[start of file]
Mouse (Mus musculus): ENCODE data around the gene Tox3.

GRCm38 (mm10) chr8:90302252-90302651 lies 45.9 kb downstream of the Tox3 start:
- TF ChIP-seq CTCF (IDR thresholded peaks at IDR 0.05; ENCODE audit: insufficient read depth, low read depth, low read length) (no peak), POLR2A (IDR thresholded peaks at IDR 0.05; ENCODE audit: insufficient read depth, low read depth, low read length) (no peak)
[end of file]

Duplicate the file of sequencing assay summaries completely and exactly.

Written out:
Mouse (Mus musculus): ENCODE data around the gene Tox3.

GRCm38 (mm10) chr8:90302252-90302651 lies 45.9 kb downstream of the Tox3 start:
- TF ChIP-seq CTCF (IDR thresholded peaks at IDR 0.05; ENCODE audit: insufficient read depth, low read depth, low read length) (no peak), POLR2A (IDR thresholded peaks at IDR 0.05; ENCODE audit: insufficient read depth, low read depth, low read length) (no peak)